Farewell Queen Charlie

We lost Queen Charlie Chicken tonight. She had prolapsed badly and didn’t respond to treatment. To be honest, it was really a forlorn hope. After a week of treating her, she was no better.

Brown Hen

Charlie Chook

The treatment, gently pushing the prolapse into place, was distressing her and just not working. So we decided the best thing to do was to leave her with the other hens in the run but keep a close eye on her. We felt continuing to cause her distress by treating her with practically no chance of cure was cruel.

I was worried in case she laid an egg and had blood on the prolapse which could cause the other hens to attack. Hens aren’t people – no matter how lovely some are. They are more creatures of instinct and blood brings out the velociraptor in them.

The last couple of weeks she’s had a happy life with her flock and has appeared to be in no distress. It’s always difficult to tell with animals. I judged she was happy on the basis she was actively running around, alert and eating well. Just last week she got a worm and managed to outrun the rest of the flock to devour it. Sometimes I think hens think that the best food is that being eaten by another hen.

Anyway, yesterday she was looking a bit hunched and obviously hanging back a bit from the others. She perked up when I put some corn out and went to roost as normal.

Today the weather was terrible in the morning, a real gale blowing with driving horizontal rain. The ladies were still in the coop at 10 am, it was that bad. When I went up they decided to brave the elements and were most disgruntled I didn’t have a treat for them. Queen Charlie came out of the coop last – normally she’s the first – and looked a little unsure coming down the ladder but otherwise fine.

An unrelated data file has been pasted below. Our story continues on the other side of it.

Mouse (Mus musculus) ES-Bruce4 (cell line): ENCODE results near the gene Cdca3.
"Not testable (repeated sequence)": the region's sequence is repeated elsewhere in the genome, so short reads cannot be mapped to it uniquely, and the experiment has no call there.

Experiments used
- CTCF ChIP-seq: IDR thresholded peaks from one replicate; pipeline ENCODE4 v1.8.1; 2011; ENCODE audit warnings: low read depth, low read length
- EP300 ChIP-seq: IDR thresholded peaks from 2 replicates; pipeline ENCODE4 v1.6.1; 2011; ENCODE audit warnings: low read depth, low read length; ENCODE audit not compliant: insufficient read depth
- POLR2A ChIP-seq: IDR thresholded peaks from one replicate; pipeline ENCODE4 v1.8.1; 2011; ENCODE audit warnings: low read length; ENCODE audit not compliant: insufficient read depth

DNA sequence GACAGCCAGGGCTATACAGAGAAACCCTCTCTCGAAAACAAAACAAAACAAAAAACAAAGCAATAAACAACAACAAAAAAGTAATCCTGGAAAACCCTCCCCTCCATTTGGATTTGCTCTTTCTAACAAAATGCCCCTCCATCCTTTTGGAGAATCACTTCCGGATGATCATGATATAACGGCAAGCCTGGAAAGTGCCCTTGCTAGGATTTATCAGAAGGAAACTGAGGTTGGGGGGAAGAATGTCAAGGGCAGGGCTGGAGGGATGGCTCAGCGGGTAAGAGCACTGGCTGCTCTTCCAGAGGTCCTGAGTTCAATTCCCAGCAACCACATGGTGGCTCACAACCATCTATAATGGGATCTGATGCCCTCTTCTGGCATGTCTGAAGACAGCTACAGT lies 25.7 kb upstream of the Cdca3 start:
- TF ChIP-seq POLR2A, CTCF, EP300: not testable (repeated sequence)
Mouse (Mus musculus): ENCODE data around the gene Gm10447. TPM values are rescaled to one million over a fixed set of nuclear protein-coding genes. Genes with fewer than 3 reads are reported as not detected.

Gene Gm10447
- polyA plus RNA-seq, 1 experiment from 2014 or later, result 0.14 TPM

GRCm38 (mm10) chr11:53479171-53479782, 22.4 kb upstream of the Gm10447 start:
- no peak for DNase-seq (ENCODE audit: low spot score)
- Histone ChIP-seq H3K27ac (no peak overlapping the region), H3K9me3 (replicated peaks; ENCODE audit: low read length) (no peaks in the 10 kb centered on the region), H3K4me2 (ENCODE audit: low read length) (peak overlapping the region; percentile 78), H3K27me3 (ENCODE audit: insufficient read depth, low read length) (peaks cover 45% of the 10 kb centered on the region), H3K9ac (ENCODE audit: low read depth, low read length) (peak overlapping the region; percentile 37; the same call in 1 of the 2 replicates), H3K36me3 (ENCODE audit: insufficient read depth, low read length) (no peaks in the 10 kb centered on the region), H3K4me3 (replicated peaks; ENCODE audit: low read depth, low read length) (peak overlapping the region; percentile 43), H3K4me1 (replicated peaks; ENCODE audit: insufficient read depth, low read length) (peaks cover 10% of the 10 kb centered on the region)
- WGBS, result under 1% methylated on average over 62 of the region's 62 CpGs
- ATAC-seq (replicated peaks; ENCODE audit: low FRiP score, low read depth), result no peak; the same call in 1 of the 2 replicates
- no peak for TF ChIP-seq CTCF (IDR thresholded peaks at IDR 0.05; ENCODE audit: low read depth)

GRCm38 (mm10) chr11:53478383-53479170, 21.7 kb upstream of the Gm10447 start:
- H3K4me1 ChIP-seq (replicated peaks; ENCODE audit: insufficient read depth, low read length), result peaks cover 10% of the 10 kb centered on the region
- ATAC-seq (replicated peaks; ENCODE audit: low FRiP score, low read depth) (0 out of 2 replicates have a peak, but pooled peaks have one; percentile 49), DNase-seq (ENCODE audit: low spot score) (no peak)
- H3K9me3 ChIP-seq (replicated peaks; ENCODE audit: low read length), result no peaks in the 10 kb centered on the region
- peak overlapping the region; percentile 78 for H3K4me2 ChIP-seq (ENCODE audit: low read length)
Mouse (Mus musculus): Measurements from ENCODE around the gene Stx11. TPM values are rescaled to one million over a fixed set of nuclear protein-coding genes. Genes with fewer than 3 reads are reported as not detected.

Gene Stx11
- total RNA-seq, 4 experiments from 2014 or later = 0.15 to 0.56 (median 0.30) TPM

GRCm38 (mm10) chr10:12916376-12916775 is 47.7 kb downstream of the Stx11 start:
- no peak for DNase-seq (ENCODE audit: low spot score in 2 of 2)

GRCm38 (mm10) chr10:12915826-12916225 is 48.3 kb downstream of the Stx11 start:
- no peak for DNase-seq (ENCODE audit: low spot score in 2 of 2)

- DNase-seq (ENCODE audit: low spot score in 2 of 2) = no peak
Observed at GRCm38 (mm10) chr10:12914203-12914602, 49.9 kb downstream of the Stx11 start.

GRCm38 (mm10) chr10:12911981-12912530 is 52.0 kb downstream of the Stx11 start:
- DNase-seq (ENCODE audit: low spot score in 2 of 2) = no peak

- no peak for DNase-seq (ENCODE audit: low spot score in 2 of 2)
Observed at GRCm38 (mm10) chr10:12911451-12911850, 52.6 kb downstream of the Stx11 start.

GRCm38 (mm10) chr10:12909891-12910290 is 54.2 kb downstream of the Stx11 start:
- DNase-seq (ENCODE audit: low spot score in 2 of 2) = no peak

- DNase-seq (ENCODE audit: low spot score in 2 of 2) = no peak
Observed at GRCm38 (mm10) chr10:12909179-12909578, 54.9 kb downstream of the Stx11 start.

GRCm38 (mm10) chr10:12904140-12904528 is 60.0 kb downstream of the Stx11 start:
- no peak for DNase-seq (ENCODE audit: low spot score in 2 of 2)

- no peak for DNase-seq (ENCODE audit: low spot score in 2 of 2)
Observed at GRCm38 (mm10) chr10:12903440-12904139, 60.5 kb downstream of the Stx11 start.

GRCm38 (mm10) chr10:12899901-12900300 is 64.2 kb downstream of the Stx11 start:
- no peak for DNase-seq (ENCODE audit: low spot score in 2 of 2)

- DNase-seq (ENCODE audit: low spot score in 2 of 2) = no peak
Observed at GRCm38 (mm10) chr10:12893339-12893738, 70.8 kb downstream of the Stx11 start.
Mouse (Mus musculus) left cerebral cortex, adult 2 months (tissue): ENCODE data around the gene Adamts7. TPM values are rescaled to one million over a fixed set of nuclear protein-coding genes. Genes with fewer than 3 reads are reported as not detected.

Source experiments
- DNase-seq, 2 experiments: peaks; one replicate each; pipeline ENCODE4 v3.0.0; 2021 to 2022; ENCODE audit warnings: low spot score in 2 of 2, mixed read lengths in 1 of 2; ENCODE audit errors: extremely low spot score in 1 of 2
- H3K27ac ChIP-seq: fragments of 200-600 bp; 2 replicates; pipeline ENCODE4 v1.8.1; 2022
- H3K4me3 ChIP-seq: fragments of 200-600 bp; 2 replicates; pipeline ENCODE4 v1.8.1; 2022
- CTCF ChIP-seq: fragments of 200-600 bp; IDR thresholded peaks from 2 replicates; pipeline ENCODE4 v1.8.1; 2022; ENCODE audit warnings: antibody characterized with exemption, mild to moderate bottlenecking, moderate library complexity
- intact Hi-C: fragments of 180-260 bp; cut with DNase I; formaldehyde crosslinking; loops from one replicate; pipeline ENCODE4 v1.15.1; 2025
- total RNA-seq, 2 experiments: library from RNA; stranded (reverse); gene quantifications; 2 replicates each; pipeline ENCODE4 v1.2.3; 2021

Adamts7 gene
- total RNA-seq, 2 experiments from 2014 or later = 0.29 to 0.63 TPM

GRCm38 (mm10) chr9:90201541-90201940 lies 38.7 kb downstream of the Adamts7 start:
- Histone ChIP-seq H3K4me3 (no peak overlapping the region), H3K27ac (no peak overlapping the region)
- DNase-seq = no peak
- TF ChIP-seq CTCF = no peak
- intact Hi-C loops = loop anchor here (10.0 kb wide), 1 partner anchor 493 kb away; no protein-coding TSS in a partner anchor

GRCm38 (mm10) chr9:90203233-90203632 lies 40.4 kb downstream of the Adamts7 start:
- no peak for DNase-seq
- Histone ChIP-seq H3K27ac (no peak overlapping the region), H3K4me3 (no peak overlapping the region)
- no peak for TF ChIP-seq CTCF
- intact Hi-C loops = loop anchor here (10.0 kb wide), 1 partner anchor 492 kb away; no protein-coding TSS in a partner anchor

I went back out at 3 pm to give them some corn and check Charlie who was standing under the coop with her head buried under her wing. She didn’t come over for the corn and just looked thoroughly miserable.

Back up again at dusk, around 6.30 pm and they’d all gone up to bed. We waited until 8.30 pm when they were fast asleep and my son-in-law came up to do the deed. Chickens do sleep deeply and she hardly woke up before the end.

I know it was the right thing to do. Putting it off would only prolong her misery for no benefit. It’s always tough when the time comes with a pet. I’ll miss her antics, like the time I bent down to pick something up off the floor and she jumped onto my back. Or when she decided something on my shoe was edible and followed me around, pecking at them.

Posted in My Chicken Diary
6 comments on “Farewell Queen Charlie
  1. Betty Fillingham says:

    They can be characters but unfortunately when they are unwell they are quite fragile and often do not recover. The other hens will attack and peck them, it is their nature, but very distressing! We always had chickens as I was brought up on a farm and my Mother used to say, “…. is looking seedy” and I still use that phrase! Sorry you lost this one and I do understand you can become attached to them.

  2. Jacqueline Robson says:

    I know how you feel I went to let my girls out this morning to find one of mine dead she was absolutely fine yesterday, she was a ex battery one I had for about 3 years still laying a few eggs.

  3. John Harrison says:

    Thanks Betty – it’s like the old phrase “where there is livestock, there’s deadstock” If we were raising commercially then we wouldn’t name them and I’d be more detached.
    Mind you, if we were commercial they’d be overdue for replacement by now.

  4. John Harrison says:

    Sorry to hear that Jacqueline. At least most of her life was good and happy.

  5. Fiona says:

    Oh bless Charlie Chook RIP ❤️ We used to keep sheep on our farm and was shown how to mend a prolapse by my knowledgable Shepard neighbour ,he produced a small coke bottle and popped it into the required hole and secured it with nappy pins no anisthetic poor sheep it made her eyes water some what but a week later the bottle was carefully removed and presto it was fixed ,,,amazing ,,but please ,please ,,,do not try this with chickens

  6. John Harrison says:

    Hi Fiona – at least sheep don’t lay a lamb every day! Local farmer performed a gynaecological (ooh, there’s flash!) procedure on one of his ewes. You can tell which one by the threads of …. baler twine … hanging out.

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